Belle & Sebastian were formed in Glasgow in 1996 by Stuart Murdoch and Stuart David.Together they recorded some demos with Stow College music professor Pilar Duplack, which were picked up by the college's Music Business course that produces and releases one single each year on the college's label, Electric Honey. As the band had a number of songs already and the label were extremely impressed with the demos, Belle & Sebastian were allowed to record a full-length album, which was named Tigermilk. Murdoch once described the band as a "product of botched capitalism".
Tigermilk was recorded in three days and originally only one thousand copies were pressed on vinyl. These original copies now sell for up to £400. The warm reception the album received inspired Murdoch and David to turn the band into a full-time project, recruiting Stevie Jackson (guitar and vocals), Isobel Campbell (cello/vocals), Chris Geddes (keys) and Richard Colburn (drums) to fill out the group.
After the success of the debut album, Belle & Sebastian were signed to Jeepster Records in August 1996 and If You're Feeling Sinister, their second album, was released on 18 November. The album was named by Spin as one of the 100 greatest albums between 1985 and 2005, and is widely considered the band's masterpiece. Just before the recording of Sinister, Sarah Martin (violin/vocals) joined the band. Following this a series of EPs were released in 1997. The first of these was Dog on Wheels, which contained four demo tracks recorded before the real formation of the band. In fact, the only long-term band members to play on the songs were Murdoch, David, and Mick Cooke, who played trumpet on the EP but would not officially join the band until a few years later. It charted at #59 in the UK singles chart.
The Lazy Line Painter Jane EP followed in July. The track was recorded in the church where Murdoch lived and features vocals from Monica Queen. The EP narrowly missed out of the UK top 40, peaking at #41. The last of the 1997 EPs was October's 3.. 6.. 9 Seconds of Light. The EP was made Single of the Week in both the NME and Melody Maker and reached #32 in the charts, thus becoming the band's first top 40 single.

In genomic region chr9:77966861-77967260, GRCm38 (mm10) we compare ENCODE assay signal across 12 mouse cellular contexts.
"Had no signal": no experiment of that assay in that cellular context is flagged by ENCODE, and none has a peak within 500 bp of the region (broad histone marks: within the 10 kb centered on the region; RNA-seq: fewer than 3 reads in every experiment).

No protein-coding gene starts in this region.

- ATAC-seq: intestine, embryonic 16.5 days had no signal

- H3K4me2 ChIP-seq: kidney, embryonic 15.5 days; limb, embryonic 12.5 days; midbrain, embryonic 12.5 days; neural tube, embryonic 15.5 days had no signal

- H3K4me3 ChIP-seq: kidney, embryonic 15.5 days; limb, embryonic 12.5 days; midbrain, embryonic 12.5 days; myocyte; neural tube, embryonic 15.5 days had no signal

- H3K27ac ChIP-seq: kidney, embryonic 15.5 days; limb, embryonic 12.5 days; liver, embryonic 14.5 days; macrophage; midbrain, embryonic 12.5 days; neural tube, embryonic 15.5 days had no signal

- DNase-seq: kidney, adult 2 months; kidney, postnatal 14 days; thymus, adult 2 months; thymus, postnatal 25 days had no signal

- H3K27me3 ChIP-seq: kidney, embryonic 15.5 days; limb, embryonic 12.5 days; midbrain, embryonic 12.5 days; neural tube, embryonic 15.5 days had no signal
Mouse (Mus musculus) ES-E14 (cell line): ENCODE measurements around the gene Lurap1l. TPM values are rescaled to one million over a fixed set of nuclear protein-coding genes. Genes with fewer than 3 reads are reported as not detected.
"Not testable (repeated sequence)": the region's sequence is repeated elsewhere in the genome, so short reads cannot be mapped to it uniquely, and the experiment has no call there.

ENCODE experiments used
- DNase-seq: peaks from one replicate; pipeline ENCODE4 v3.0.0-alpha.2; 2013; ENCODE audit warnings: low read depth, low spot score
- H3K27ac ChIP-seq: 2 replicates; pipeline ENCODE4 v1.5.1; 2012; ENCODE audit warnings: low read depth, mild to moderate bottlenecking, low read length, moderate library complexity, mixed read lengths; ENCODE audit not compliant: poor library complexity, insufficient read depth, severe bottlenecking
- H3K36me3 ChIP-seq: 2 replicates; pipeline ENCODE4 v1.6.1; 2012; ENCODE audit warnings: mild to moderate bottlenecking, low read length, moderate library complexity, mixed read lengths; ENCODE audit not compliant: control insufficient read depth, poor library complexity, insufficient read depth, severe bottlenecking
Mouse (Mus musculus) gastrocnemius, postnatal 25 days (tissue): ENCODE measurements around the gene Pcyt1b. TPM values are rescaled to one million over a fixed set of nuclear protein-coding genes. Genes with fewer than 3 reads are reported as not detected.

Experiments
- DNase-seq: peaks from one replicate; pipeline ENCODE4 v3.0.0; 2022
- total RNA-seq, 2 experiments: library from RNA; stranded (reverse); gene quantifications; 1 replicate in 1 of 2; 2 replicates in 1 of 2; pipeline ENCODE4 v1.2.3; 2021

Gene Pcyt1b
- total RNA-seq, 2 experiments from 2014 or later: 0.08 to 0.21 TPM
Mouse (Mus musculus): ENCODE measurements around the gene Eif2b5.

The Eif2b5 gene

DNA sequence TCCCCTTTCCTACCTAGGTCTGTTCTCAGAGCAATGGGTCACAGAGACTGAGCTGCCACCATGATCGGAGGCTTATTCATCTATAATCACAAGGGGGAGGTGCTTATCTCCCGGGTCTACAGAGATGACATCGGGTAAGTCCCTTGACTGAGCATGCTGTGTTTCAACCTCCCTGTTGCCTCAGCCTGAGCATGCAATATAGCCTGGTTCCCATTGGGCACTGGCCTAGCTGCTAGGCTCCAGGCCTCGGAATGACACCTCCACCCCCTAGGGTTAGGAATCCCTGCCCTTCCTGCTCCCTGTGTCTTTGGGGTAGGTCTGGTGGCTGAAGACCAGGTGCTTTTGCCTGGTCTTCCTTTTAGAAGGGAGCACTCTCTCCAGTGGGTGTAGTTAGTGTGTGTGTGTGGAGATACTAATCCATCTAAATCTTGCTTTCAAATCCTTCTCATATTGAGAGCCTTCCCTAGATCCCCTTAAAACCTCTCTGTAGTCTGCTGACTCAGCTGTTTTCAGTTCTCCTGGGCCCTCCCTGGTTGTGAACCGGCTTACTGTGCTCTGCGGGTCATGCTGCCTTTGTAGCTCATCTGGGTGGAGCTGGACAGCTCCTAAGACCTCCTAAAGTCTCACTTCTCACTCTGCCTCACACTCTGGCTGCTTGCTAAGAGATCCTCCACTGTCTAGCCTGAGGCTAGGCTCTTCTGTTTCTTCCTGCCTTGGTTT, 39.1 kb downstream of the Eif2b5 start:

The band released their third LP, The Boy with the Arab Strap in 1998, and it reached #12 in the UK charts. While often cited by critics as the band's best album, Arab Strap has nonetheless had its detractors. Pitchfork gave the album a particularly poor review, calling it a "parody" of their earlier work. In spite of this, the album garnered positive reviews from Rolling Stone, and the Village Voice, among others. The name of the record also created a bit of tension between Belle & Sebastian and fellow Glasgow band Arab Strap. During the recording of the album long time studio trumpet-player Mick Cooke was asked to join the band as a full member. The This Is Just a Modern Rock Song EP followed later that year.
In 1999 the band were shockingly awarded with Best Newcomer (for their third album) at the BRIT Awards, upsetting the much better known acts Steps and 5ive. That same year, the band hosted their own festival, the Bowlie Weekender. Tigermilk was also given a full release by Jeepster before the band started work on their next LP. The result was Fold Your Hands Child, You Walk Like a Peasant, which became the band's first top 10 album in the UK. A stand-alone single, "Legal Man", reached #15 and gave them their first appearance on Top of the Pops.
As the band's popularity and recognition was growing worldwide, their music began appearing in films and on television. The 2000 film High Fidelity mentions the band and features a clip from the song "Seymour Stein" from The Boy with the Arab Strap. Also, the title track from Arab Strap was played over the end credits of the UK television series Teachers.